As Typhoon Tisoy (international name Kammuri) battered the country, Senator Win Gatchalian called for the enhancement of maritime safety to avoid a repeat of past maritime accidents.

Gatchalian made the call as he sought to review the compliance to the maritime safety standards and maritime transportation laws set by the Maritime Industry Authority (MARINA) to ensure the security and safety of daily maritime passengers especially during typhoons.

“Hindi na natin kailangan pa na hintayin na mayroon nanamang barkong lumubog sa kasagsagan ng bagyo para i-review kung nakakacomply ba tayo sa maritime safety standards na sinet ng Marina. Dapat automatic na yan dahil buhay ng ating mga kababayan ang nakataya sa tuwing naglalayag sila sa karagatan,” the veteran legislator said.

“It is crucial that the Philippines maintains a high standard in ensuring the safety of passengers travelling by water.”

“It is crucial that the Philippines maintains a high standard in ensuring the safety of passengers travelling by water as well as adequate protocols to implement the same,” the seasoned lawmaker added.

The senator recently filed Senate Resolution No. 220 (SRN 220) which seeks to direct the appropriate Senate Committee to conduct such inquiry “with the end view of enacting amendments to existing legislations that will enhance protocols on the safety and quality of passenger transport services, provide for effective supervision and regulation of all water transport in the country and ensure proper mobilization of resources for necessary maritime transportation infrastructure.”

Data from the Philippine Ports Authority show that passenger traffic in ports across the country grew by 5.68% from 72,438,609 passengers in 2017 to 76,798,175 passengers in 2018.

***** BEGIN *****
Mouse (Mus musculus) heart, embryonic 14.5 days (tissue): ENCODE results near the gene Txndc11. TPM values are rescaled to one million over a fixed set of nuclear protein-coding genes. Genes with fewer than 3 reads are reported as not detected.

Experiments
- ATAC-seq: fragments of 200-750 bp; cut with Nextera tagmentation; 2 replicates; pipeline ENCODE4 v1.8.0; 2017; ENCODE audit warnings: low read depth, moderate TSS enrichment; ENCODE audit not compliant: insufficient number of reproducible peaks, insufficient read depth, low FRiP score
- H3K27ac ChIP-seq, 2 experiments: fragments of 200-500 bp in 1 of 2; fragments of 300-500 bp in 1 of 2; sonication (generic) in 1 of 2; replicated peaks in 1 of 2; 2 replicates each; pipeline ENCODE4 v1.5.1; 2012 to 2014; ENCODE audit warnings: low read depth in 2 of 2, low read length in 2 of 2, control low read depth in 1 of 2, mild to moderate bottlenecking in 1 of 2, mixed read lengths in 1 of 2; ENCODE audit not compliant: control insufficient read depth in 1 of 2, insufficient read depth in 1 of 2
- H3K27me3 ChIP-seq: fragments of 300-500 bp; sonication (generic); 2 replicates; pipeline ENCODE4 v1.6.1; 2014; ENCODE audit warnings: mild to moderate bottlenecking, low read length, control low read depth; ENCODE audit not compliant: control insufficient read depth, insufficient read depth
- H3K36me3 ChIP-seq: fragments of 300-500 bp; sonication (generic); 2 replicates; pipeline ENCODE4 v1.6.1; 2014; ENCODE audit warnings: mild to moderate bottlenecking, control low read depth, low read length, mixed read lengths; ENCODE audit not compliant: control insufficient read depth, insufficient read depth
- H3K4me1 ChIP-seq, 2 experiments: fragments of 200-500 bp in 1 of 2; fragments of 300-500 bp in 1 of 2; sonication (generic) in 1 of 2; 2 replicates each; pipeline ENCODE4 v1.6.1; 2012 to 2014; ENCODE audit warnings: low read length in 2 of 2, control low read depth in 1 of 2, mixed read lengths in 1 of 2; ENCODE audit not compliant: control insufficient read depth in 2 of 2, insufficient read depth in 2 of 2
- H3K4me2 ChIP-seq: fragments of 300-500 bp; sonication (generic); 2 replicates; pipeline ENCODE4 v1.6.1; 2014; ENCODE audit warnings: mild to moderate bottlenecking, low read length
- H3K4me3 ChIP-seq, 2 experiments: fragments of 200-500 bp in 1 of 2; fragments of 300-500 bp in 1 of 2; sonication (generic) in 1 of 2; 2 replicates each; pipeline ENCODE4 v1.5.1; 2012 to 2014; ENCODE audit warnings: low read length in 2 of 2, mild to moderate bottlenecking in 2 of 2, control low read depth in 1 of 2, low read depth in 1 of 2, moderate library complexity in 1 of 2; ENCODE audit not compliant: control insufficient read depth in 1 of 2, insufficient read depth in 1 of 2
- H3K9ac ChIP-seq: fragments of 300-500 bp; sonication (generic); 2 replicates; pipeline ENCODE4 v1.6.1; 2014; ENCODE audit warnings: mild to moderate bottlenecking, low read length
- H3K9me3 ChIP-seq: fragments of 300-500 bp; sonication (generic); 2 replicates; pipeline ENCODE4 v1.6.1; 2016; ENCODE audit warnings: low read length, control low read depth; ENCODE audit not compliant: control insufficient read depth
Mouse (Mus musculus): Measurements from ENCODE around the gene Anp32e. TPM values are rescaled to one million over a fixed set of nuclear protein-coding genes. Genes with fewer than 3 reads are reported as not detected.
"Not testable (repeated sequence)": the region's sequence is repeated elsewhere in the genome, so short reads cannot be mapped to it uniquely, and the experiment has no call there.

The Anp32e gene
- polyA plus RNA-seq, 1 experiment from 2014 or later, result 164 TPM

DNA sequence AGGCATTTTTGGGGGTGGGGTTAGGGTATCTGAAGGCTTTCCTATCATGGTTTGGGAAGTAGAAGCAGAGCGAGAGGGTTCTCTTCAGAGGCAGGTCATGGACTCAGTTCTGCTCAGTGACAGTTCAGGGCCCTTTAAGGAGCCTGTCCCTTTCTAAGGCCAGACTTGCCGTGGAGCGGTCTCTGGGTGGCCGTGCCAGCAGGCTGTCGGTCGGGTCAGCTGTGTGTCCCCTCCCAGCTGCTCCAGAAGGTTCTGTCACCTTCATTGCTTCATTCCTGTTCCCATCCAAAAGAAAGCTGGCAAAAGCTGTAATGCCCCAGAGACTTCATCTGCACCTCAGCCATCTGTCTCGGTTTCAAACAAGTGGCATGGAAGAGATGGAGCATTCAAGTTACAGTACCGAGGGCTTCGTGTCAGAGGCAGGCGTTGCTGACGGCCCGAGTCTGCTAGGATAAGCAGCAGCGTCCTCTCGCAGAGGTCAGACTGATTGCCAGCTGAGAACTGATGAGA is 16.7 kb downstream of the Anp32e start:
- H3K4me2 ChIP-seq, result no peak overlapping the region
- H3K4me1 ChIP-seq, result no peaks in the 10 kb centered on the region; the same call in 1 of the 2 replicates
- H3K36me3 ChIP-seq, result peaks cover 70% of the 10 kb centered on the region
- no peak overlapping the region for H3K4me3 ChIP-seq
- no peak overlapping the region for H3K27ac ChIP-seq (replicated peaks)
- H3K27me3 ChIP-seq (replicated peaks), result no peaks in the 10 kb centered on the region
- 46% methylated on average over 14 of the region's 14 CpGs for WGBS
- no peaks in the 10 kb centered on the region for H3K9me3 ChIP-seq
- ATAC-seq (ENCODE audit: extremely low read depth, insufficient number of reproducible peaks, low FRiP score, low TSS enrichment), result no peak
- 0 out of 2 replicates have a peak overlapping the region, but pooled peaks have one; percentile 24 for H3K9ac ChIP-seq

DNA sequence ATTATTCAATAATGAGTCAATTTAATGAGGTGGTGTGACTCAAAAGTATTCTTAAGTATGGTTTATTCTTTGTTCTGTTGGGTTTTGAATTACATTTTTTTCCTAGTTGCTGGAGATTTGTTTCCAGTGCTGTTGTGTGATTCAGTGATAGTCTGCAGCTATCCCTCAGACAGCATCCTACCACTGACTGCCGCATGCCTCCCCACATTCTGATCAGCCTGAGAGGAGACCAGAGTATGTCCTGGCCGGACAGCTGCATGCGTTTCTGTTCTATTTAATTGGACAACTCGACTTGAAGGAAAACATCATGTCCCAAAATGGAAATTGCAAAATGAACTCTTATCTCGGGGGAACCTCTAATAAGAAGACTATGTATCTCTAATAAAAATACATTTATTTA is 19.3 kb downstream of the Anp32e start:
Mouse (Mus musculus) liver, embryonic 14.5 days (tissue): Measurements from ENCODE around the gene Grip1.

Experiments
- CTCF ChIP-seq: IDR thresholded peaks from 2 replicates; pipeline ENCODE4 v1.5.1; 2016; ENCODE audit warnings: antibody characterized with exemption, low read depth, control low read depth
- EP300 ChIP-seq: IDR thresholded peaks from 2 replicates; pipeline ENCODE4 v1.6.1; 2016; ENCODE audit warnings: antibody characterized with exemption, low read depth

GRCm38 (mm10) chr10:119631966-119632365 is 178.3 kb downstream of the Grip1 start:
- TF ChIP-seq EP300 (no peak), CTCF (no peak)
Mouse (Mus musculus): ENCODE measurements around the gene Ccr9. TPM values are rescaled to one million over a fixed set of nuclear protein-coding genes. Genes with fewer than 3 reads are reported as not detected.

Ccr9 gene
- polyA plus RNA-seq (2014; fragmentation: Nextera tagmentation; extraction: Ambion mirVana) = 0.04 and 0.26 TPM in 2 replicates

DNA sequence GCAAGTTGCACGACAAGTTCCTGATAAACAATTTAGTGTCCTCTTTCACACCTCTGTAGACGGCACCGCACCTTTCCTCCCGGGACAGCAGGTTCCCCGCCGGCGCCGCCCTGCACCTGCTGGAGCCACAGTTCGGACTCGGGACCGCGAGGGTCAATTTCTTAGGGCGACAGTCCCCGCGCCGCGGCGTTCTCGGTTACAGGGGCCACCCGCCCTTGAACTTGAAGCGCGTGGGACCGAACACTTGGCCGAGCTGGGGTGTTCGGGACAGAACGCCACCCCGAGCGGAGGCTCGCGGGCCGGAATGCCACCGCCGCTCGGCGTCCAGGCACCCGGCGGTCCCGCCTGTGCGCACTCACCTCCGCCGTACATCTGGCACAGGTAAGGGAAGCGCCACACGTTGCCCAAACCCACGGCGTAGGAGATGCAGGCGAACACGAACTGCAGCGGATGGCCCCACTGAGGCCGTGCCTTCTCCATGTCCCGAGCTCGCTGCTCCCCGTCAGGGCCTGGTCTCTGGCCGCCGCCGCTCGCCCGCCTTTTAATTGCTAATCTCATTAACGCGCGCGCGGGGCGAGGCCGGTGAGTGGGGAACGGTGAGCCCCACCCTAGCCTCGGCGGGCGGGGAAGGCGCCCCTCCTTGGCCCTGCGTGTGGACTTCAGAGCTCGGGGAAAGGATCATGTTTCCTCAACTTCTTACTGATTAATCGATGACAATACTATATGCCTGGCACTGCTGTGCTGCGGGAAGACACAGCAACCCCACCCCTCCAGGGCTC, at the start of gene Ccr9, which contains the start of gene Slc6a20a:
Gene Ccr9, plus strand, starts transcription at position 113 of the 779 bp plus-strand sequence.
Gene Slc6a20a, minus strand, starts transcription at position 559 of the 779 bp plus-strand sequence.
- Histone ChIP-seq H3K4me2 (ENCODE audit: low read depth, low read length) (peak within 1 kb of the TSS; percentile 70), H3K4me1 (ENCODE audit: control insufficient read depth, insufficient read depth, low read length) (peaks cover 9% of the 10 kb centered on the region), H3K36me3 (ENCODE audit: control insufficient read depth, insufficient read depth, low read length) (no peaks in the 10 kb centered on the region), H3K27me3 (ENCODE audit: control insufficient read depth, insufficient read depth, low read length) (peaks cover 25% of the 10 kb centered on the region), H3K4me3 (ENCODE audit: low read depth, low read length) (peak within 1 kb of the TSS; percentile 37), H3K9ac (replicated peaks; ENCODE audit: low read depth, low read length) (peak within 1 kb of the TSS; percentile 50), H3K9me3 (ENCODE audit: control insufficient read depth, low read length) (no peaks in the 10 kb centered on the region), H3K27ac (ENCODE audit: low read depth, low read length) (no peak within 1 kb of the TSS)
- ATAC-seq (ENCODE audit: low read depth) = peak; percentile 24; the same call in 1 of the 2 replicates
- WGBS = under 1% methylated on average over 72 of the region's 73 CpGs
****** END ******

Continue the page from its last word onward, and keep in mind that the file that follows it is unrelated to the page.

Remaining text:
“The country’s archipelagic composition is the primary reason behind Filipinos’ patronage of maritime vessels.”

He cited the country’s archipelagic composition as the primary reason behind Filipinos’ patronage of maritime vessels, such as the Roll-on Roll-off (Ro-Ro) vessels, ferries, fast crafts and motorized bancas. This, despite several incidents at sea that have threatened the lives of passengers, even resulting in death.

However, there had been 922 incidents of engine trouble, 496 incidents of capsizing, and 427 incidents of grounding from 2011 to 2016, according to Gatchalian, citing a recent MARINA report. Other maritime incidents include collisions, sinking, ramming and fire.

He took note that in August 2019, 31 people were killed when three boats capsized in the Iloilo-Guimaras Strait.

Gatchalian said that the growing number of maritime incidents is indicative of the inadequacy of the safety standards set by MARINA and/or lapses in its implementation.

“These policy and implementation drawbacks support the need to review MARINA’s capability and capacity to enforce maritime safety standards laws to ensure that we can accord the protection needed by our people and that we put up the necessary improvements in transport infrastructure that will support the provision of safe and secured shipping services,” he stressed.

“It is imperative for the Senate to review policies set forth by the Executive as it annually deliberates on the government’s expenditure plan for certain programs, including support for maritime transport infrastructure,” Gatchalian added.

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